Her number was retired by the school. Despite her high school record, Sánchez lacked participation in elite competition, Idaho State University was the only university that offered her a scholarship, she played for Idaho State in 2014 and 2015. As a freshman in 2014, she led the team and conference with 8 assists, she was named to the Big Sky Conference All-Academic team. In her sophomore year, for a team that had a record of one win, one tie, 15 losses, she scored 15 goals and had 4 assists in 17 games, she was named to the All-Conference team. In April 2016, Sánchez announced she was leaving Idaho State University to seek a more "competitive environment." Idaho State denied her permission to contact other universities because it alleged a third party was assisting her, contrary to NCAA rules. About 50 university teams had expressed interest in her, but Idaho State denied her request to communicate with five universities, all major women's soccer powers. Idaho State alleged. Sánchez responded by saying.

Idaho State subsequently granted her request to contact Santa Clara University and South Florida University. Nothing further was heard about the alleged NCAA violation. Sánchez enrolled at Santa Clara in January 2017 and played soccer for the University in fall 2017, she appeared in all 23 games of the soccer season and scored five goals and tied for the West Coast Conference lead with six assists. In the 2018 season Sánchez scored eight goals, she had 16 assists, first among players in all NCAA Division I universities. On January 11, 2019, Sánchez was drafted by the Chicago Red Stars of the National Women's Soccer League. On 13 December 2019, Sánchez was announced by Liga MX Femenil club CD Guadalajara as their next signing for the Clausura 2020. In 2015, Sánchez's coach at Idaho State told her about a tryout for the Mexican U-20 women's team, she made the team and after good performances was invited to join the Mexican women's soccer team for the 2015 FIFA Women's World Cup. She was the second youngest player on the World Cup team.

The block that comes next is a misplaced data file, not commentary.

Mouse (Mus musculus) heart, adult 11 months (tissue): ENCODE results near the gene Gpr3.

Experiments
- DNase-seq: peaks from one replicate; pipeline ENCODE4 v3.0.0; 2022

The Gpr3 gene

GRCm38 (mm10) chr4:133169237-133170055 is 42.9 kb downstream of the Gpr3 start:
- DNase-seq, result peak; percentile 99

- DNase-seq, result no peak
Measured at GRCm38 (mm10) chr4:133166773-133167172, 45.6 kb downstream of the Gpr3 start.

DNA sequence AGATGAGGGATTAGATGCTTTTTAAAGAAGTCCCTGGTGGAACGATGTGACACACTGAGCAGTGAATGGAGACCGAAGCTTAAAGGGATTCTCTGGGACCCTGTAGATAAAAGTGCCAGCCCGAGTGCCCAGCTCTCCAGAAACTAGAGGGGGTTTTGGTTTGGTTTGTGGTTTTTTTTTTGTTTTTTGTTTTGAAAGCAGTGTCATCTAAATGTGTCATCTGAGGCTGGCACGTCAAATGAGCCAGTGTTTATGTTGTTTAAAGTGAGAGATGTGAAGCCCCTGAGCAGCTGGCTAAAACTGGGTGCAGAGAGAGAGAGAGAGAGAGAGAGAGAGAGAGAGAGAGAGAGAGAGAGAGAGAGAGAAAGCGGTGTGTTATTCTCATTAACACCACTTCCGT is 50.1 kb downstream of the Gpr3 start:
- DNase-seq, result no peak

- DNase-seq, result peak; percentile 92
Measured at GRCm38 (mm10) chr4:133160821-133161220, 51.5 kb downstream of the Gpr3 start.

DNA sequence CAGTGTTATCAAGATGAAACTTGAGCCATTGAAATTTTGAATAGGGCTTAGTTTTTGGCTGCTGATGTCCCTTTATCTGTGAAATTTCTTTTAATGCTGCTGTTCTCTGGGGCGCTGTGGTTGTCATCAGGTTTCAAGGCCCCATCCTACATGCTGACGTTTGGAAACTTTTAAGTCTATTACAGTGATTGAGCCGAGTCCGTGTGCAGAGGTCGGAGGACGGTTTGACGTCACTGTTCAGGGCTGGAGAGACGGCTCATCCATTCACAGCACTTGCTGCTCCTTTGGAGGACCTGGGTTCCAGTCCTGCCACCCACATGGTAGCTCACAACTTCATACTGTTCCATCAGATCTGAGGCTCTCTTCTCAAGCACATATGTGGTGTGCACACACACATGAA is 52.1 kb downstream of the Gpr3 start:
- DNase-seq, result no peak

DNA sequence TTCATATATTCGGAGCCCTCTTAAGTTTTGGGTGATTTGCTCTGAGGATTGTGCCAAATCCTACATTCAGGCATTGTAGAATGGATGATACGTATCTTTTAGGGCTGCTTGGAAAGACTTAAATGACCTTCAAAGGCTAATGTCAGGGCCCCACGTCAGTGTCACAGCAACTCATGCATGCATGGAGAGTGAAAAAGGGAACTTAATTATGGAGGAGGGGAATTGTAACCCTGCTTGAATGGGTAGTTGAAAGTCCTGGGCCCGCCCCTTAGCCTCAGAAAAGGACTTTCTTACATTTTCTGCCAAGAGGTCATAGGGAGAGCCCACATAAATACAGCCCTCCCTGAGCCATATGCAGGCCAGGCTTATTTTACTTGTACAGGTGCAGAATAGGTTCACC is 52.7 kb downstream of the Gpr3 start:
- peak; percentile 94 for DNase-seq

Sánchez played as a midfielder in a loss to England, in the World Cup. María Sánchez – FIFA competition record Profile at Mexican Football Federation María Sánchez at Soccerway

Abel Montagut

Jesús Abel Montagut i Masip known as Abel Montagut, is a Catalan translator and author of both Catalan and Esperanto. He learnt Esperanto at 14 and is a former high school teacher of the Catalan language and literature. In 1982 he began writing Poemo de Utnoa, an epic inspired by various works including: Epic of Gilgamesh, The Bible, The Odyssey, etc, he won a prize at the 1983 Internaciaj Floraj Ludoj with a poem from Amkantoj, a translation of Cants d'amor by Ausiàs March. Poemo de Utnoa. Pro Esperanto. Karnavale, Esperanto version of Carnestoltes i altres relats. IEM. La enigmo de l' ar@neo, Esperanto version of L'enigma de l'arany@. IEM. "Amkantoj. 60 poemoj" translated from "Cants d'amor. 60 poemes" by Ausiàs March La gesta d'Utnoa, Catalan version of Poemo de Utnoa. Pagès Editors. L'enigma de l'arany@. Pagès Editors. Carnestoltes i altres Catalan version of Karnavale. Llibres de l'Índex. El manuscrit de Jules Verne. Editorial Barcanova. Georges Lagrange Marjorie Boulton Victor Sadler Gerrit Berveling Eckhard Bick Gaku Konishi